How to Guard Yourself Against Con Artists

Scammers do not discriminate against the old, young, male or female, so you need to know how to guard yourself against con artists in order to protect your assets, your privacy and your self-respect. Despite being well-informed, every year people are still duped into frauds and scams. So don't be a victim, and instead learn how to protect yourself and your well-being.


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    Learn the dos and don'ts of con artist protection.
    • Never trust a stranger. That includes strangers contacting you by phone, by letter, by email or by any other means of communication.
    • Don't let anyone guilt you into purchasing anything or participating in anything with which you are not comfortable.
    • Be leery of a promise of high returns with little investment or risk.
    • Don't be pressured by someone giving you an ultimatum on a timeline. If he is pressuring you to act fast, it's probably because he doesn't want you to have enough time to research the proposal or request thoroughly.
    • Request written information about the group who has the deal or investment, and don't be afraid to follow up with your own research on the organization. Perform a background check, and also consider consulting the Better Business Bureau to see if it has any reported complaints against the organization.
    • Ask logical questions to make sure that you understand the situation and that any confusion that you might have about the opportunity is cleared up.
    • Speak to a third party about the offer. Consider discussing it with a licensed stockbroker, an attorney, your finance manager, your accountant or other reputable, trusted source of information.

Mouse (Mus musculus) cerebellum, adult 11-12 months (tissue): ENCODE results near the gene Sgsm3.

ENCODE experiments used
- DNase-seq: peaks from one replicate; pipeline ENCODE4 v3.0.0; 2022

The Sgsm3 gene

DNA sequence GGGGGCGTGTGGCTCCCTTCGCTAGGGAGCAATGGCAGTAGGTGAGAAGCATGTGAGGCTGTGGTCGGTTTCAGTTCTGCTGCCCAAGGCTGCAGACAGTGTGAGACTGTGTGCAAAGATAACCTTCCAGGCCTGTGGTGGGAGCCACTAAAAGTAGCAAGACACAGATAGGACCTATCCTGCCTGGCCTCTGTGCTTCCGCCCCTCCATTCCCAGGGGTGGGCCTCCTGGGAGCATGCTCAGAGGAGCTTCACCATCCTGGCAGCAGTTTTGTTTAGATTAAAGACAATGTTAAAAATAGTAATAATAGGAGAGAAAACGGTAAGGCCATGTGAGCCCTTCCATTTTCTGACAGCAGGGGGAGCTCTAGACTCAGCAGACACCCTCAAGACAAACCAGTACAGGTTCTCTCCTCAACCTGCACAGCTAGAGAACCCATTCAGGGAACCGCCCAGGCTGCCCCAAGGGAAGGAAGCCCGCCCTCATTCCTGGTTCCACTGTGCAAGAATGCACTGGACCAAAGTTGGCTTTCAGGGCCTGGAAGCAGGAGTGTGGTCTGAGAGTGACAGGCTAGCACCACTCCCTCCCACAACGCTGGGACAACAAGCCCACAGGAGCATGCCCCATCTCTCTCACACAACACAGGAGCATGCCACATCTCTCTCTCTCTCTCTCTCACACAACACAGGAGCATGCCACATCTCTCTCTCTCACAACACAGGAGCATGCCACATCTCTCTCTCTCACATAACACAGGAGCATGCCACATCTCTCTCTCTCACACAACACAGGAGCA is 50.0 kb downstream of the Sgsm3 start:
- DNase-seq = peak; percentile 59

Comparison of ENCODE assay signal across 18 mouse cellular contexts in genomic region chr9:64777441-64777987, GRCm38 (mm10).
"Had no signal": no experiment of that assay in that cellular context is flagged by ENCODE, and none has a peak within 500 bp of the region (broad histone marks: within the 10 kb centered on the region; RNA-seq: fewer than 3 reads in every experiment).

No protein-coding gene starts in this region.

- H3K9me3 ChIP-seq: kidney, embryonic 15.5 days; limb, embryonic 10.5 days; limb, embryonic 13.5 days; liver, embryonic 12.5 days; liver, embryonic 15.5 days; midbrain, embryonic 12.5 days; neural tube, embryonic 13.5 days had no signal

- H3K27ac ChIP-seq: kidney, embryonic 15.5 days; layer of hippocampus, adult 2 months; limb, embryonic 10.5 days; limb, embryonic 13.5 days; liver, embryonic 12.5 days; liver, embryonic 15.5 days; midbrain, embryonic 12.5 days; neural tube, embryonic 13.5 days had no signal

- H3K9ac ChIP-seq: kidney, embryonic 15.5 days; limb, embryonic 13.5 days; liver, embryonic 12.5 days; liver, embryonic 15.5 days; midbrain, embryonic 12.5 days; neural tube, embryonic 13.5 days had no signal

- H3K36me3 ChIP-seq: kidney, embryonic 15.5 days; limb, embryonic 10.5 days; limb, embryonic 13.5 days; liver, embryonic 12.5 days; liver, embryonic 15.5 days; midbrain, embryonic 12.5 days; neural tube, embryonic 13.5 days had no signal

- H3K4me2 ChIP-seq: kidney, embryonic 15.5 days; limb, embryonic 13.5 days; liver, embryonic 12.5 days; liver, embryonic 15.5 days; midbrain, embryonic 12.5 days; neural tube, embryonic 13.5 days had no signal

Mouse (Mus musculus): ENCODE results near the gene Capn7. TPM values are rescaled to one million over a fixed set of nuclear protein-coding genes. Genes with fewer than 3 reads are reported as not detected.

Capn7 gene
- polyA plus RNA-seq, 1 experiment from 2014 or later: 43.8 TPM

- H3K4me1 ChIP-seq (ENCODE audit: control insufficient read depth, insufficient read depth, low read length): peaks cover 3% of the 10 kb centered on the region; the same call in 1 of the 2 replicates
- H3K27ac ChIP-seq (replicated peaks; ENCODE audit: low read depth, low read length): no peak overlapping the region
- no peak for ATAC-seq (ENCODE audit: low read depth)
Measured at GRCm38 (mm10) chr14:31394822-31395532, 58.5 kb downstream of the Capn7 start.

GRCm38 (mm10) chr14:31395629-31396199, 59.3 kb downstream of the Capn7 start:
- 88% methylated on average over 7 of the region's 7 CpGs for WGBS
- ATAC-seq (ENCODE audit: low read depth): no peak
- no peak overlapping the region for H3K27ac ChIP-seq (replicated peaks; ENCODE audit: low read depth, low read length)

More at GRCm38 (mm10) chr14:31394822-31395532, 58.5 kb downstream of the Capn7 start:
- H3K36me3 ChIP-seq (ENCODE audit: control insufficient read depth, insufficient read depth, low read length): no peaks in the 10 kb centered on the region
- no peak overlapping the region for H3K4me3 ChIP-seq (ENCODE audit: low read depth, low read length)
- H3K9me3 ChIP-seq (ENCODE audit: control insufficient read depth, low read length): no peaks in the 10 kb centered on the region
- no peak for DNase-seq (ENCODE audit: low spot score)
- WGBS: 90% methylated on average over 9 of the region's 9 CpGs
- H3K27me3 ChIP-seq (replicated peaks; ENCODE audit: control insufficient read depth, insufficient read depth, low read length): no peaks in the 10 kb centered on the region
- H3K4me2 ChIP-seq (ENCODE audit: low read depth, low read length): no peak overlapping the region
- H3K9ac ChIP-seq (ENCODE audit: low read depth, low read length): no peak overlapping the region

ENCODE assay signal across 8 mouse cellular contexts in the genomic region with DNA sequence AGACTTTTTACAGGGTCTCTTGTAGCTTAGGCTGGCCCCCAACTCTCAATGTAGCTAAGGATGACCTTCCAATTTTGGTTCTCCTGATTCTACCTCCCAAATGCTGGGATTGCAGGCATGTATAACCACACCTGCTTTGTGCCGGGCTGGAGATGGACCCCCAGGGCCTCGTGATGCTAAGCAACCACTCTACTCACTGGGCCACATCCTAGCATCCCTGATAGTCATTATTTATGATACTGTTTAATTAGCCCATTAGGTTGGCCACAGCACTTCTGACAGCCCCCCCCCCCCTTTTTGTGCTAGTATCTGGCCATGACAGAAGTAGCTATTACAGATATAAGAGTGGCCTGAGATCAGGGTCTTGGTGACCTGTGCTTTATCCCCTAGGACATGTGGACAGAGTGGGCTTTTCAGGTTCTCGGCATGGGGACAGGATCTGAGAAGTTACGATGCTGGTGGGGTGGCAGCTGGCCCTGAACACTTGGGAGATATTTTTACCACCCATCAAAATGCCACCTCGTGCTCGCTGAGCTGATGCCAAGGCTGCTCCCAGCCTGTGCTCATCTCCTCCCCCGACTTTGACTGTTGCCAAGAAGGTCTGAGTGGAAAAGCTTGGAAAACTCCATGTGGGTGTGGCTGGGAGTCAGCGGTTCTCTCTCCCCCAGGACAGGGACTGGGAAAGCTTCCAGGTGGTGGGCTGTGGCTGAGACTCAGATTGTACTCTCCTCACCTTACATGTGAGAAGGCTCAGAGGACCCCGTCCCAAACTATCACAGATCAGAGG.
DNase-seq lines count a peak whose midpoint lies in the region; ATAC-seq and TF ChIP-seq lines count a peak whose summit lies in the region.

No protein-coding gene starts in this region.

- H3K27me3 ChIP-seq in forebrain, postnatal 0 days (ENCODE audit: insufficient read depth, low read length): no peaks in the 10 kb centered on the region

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    Be aware of common con artists tricks.
    • Con artists try to assimilate themselves to the environment, and they will use any means necessary to gain your trust.
    • Con artists like to play on your emotions including greed, insecurity (e.g. about yourself, how smart you are or your finances) and fear.
    • Con artists work fast. They offer you high-pressure deals in order to rush you into making a decision. They do so so that they can quickly obtain your money and leave town before you or anyone else suspects that there is a problem.
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    Familiarize yourself with common cons and how they are performed.
    • Someone posing as a bank examiner asks you to take money out of your account to try to catch a supposed embezzler. You can put a stop to this scam by contacting your bank.
    • Credit card and phone scammers ask you for your credit card number to check for unauthorized charges. Don't ever give out your credit card or other secure information over the phone. Instead, call the fraud line on the back of your credit card to authenticate the information being told to you.
    • Home repair service people, inspectors and/or carpet cleaners approach your home with an offer too good to refuse. Instead of allowing them to perform a cash service, call the Better Business Bureau or the authorities to check for complaints before agreeing to allow them to do any service work for you.


  • Don't be ashamed to make a report to authorities if you have been scammed. While you may not be able to recuperate your money, you may be protecting dozens of other people from fraud.

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Categories: Criminal and Penal Law Procedure | Social Security